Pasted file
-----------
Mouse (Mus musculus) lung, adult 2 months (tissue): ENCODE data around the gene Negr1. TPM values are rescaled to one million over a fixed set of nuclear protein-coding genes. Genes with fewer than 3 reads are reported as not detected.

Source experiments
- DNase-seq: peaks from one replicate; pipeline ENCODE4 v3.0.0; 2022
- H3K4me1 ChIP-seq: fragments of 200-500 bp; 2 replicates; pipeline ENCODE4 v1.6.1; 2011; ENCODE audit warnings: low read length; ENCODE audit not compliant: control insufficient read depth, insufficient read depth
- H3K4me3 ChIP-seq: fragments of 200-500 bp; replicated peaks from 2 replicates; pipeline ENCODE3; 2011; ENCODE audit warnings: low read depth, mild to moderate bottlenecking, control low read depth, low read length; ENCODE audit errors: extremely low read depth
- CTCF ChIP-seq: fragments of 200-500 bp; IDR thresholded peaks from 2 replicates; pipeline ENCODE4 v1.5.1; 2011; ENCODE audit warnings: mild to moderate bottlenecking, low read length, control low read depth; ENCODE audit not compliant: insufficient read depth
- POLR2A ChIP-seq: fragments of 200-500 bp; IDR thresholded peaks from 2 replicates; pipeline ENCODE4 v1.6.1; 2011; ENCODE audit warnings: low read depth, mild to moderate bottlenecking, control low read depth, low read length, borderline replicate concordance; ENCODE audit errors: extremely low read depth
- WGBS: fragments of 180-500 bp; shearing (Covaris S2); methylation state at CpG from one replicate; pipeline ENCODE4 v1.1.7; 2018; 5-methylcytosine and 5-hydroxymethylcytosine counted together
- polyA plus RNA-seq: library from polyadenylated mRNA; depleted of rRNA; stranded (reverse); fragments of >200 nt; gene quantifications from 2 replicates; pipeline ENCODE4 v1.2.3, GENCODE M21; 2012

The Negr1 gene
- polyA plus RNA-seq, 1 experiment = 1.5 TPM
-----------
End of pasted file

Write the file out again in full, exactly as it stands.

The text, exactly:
Mouse (Mus musculus) lung, adult 2 months (tissue): ENCODE data around the gene Negr1. TPM values are rescaled to one million over a fixed set of nuclear protein-coding genes. Genes with fewer than 3 reads are reported as not detected.

Source experiments
- DNase-seq: peaks from one replicate; pipeline ENCODE4 v3.0.0; 2022
- H3K4me1 ChIP-seq: fragments of 200-500 bp; 2 replicates; pipeline ENCODE4 v1.6.1; 2011; ENCODE audit warnings: low read length; ENCODE audit not compliant: control insufficient read depth, insufficient read depth
- H3K4me3 ChIP-seq: fragments of 200-500 bp; replicated peaks from 2 replicates; pipeline ENCODE3; 2011; ENCODE audit warnings: low read depth, mild to moderate bottlenecking, control low read depth, low read length; ENCODE audit errors: extremely low read depth
- CTCF ChIP-seq: fragments of 200-500 bp; IDR thresholded peaks from 2 replicates; pipeline ENCODE4 v1.5.1; 2011; ENCODE audit warnings: mild to moderate bottlenecking, low read length, control low read depth; ENCODE audit not compliant: insufficient read depth
- POLR2A ChIP-seq: fragments of 200-500 bp; IDR thresholded peaks from 2 replicates; pipeline ENCODE4 v1.6.1; 2011; ENCODE audit warnings: low read depth, mild to moderate bottlenecking, control low read depth, low read length, borderline replicate concordance; ENCODE audit errors: extremely low read depth
- WGBS: fragments of 180-500 bp; shearing (Covaris S2); methylation state at CpG from one replicate; pipeline ENCODE4 v1.1.7; 2018; 5-methylcytosine and 5-hydroxymethylcytosine counted together
- polyA plus RNA-seq: library from polyadenylated mRNA; depleted of rRNA; stranded (reverse); fragments of >200 nt; gene quantifications from 2 replicates; pipeline ENCODE4 v1.2.3, GENCODE M21; 2012

The Negr1 gene
- polyA plus RNA-seq, 1 experiment = 1.5 TPM